Thierry Smith, Donald Russell, Jörg Habersetzer and Gregg Gunnell
Diversity of archaeonycterid bats in the Early Eocene of Europe
In: Abstract of paper, Supplement to the online Journal of Vertebrate Paleontology, 73rd meeting, Los Angeles, CA, USA, October 30 - November 2, 2013, pp. 215.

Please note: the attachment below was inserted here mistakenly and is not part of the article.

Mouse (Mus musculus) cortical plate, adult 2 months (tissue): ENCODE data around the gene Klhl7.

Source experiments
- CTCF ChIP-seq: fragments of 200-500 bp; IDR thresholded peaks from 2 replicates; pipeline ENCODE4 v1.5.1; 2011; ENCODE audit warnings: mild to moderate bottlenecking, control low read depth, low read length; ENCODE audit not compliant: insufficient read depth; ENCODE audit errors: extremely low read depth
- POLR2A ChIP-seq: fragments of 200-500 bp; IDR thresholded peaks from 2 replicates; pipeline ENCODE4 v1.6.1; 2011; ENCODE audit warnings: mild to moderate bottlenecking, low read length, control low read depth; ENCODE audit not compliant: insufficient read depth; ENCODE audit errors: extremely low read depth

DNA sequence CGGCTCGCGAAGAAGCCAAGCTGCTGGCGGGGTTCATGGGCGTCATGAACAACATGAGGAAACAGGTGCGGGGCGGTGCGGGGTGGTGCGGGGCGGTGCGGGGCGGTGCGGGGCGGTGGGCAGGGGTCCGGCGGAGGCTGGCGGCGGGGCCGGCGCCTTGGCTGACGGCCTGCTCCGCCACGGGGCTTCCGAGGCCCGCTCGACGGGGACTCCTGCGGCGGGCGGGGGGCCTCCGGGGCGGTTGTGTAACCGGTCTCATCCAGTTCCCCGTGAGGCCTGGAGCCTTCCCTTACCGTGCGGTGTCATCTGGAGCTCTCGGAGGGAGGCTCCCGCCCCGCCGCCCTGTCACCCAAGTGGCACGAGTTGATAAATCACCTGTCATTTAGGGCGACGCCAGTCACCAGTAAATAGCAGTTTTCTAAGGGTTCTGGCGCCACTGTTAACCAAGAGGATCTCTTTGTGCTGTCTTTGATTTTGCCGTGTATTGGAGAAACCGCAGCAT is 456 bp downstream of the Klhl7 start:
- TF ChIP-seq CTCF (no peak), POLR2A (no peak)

Chiroptera is one of the few modern mammal orders for which no fossil record has been associated with the Paleocene-Eocene Thermal Maximum. Despite intensive collecting efforts, the earliest remains of bats are still elusive. Archaeonycteris trigonodon from the early Middle Eocene of Messel Formation (MP11) in Germany along with Icaronycteris index and Onychonycteris finneyi, both from the late Early Eocene Green River Formation (Wa7) in Wyoming, have been recognized as representing the most primitive bats based on skeleton morphology. Very few dental features of any of these taxa have been studied in detail because upper and lower dentitions are in occlusion. Nearly one century after its initial description it has become possible to digitally reconstruct the teeth of A. trigonodon using micro-CT scanning technology. This permits characterization of the complete dentition of A. trigonodon and for the first time enables dental comparisons with A. brailloni from the middle Early Eocene of Avenay (MP8+9) in France. The early Early Eocene French locality of Meudon (?MP8+9) has also yielded a few isolated bat teeth that have never been formally described. M1 is distinctly smaller than M2, both have a deep ectoflexus but M1 is more asymmetric than M2. The centrocrista does not extend far toward the labial border and both have a complete lingual cingulum and no paraconule. Lower molars are relatively wide, especially the trigonid of m2. The entoconid of m1 is distinct and individualized whereas it is more reduced and in line with the hypoconulid on m2 and m3. The new taxon from Meudon is similar in size to Archaeonycteris? praecursor from the early Early Eocene of Silveiriha (MP7) in Portugal but differs from that taxon in having lower molars with a relatively longer trigonid and shorter postcristid. These results indicate that the diversity of archaeonycterid bats is higher than previously recognized and that diversification of this lineage began early in the Eocene.
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